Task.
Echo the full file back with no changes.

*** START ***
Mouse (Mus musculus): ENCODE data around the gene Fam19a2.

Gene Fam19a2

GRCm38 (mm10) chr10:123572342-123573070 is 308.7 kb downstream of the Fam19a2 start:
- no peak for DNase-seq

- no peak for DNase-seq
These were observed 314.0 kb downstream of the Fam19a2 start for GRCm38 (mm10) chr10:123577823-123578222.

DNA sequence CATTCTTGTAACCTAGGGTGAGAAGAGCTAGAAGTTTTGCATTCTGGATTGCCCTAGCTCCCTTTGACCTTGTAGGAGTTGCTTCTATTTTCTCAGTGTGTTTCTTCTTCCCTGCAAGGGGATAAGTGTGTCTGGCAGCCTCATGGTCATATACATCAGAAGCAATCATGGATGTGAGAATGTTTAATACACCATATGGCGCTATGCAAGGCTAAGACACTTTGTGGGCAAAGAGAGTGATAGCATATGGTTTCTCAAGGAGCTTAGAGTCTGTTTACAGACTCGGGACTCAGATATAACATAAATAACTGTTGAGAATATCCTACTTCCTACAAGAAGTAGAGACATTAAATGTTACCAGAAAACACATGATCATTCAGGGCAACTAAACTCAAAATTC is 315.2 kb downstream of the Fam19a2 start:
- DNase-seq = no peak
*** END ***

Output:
Mouse (Mus musculus): ENCODE data around the gene Fam19a2.

Gene Fam19a2

GRCm38 (mm10) chr10:123572342-123573070 is 308.7 kb downstream of the Fam19a2 start:
- no peak for DNase-seq

- no peak for DNase-seq
These were observed 314.0 kb downstream of the Fam19a2 start for GRCm38 (mm10) chr10:123577823-123578222.

DNA sequence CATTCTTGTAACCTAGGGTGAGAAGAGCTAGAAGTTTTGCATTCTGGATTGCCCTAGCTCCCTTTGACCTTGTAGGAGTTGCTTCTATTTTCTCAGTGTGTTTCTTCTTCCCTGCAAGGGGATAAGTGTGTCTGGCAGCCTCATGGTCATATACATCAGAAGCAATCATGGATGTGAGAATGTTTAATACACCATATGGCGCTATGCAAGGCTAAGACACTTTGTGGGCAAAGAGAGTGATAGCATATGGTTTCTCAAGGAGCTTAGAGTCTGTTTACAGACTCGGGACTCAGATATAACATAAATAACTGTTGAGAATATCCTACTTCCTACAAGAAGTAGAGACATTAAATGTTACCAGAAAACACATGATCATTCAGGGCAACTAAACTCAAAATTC is 315.2 kb downstream of the Fam19a2 start:
- DNase-seq = no peak